'That's my wife, help her': Court hears husband's plea
TIREDNESS while behind the wheel might have been a contributing factor to a crash that left a woman in her 60s dead and her husband in the dock at District Court in Grafton.
The jury in the trial of Geoffrey John Byron, 74, of Macksville, heard the accused say in an electronically recorded interview with police that he was feeling tired and would have stopped except he was "so close to Grafton".
On April 19, 2017, Mr Byron was driving his wife's 1999 Daihatsu Pyzar station wagon back from Queensland where their son had repaired it, with his wife, Beverley Byron, the only passenger in the car. It left the road and crashed into a tree between 12.30pm and 12.50pm at Dilkoon, 25km north of Grafton.
Mr Byron has pleaded not guilty to charges of dangerous driving occasioning death, driving in a manner dangerous and negligent driving occasioning death.
The court heard from four police witnesses: two general duties constables from Grafton Police, who were among the first on the crash scene and two officers from the Far North Coast Crash Investigation Unit.
Senior Constable Richard Beresford described what he saw when he arrive at the scene with another officer about 1pm.
He said he could see the car about facing north down a steep embankment, with serious damage to the front passenger side.
He said he could hear the trapped female passenger in the car crying out "my legs, my legs".
The officer said he spoke to a man who identified himself as Mr Byron, who said, "that's my wife, help her, help her."
Mr Byron was complaining of chest pains and Sen Const Beresford sat him in his police car until an ambulance arrived. It was later found he had a fractured sternum and a broken rib.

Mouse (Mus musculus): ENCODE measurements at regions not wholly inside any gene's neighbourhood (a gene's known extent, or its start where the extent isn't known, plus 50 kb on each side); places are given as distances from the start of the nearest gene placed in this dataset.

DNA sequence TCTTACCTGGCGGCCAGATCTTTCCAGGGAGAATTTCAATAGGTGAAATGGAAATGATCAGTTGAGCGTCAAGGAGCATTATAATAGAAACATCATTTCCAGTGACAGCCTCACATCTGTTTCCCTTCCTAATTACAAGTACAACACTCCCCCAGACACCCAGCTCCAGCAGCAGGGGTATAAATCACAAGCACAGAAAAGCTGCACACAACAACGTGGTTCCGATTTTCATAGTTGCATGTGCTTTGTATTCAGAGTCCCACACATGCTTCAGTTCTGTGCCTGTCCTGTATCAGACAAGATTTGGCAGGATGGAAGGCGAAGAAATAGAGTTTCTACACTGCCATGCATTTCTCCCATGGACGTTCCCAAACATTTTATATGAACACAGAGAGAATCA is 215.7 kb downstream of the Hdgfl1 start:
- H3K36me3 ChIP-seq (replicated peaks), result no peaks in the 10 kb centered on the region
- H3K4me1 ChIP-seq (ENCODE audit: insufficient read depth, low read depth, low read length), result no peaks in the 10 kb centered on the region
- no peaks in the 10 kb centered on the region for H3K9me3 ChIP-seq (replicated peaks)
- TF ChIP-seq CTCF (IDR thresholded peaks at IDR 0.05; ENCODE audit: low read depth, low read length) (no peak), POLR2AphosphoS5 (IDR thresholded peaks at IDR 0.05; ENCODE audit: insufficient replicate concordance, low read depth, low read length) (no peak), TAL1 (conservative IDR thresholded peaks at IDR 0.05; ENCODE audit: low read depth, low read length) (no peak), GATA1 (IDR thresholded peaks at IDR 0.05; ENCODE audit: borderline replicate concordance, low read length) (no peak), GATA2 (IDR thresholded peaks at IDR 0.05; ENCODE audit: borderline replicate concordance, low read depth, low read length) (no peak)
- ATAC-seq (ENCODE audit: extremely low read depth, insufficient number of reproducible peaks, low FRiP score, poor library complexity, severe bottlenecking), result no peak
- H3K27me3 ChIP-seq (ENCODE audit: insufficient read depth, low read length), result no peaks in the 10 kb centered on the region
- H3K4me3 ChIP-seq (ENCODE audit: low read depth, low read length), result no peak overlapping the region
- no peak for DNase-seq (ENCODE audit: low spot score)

The policeman said before the ambulance arrived a woman was with Mrs Byron, talking to her.
He said about 2pm ambulance officers told him the woman had died. He returned to his car to tell Mr Byron the news, but an ambulance had taken him to Lismore Base Hospital.
Sen Const Adrian Lanyon, from the crash investigation unit said his reading of the scene showed the station wagon was travelling south when it came to a 17-degree right-hand bend in the road.
The car went straight ahead, left the road and struck the base of a large eucalypt about three metres from the road, spun and came to rest facing north down a steep embankment. A stand of trees stopped it sliding further down the embankment.
During the recorded interview played to the court, Mr Byron described how they had left Brisbane that morning and stopped at Kyogle to rest for about 30 minutes.
He said he had felt fine with no sign of tiredness, even when going through Casino about 15 minutes earlier.
During cross examination of Sen Const Beresford, defence barrister John Carty, asked if a witness, Glen Johnson, said Mr Byron had told him he must have fallen asleep.
"Yes," the officer said.
The trial continues today with the Crown to call two civilian witnesses.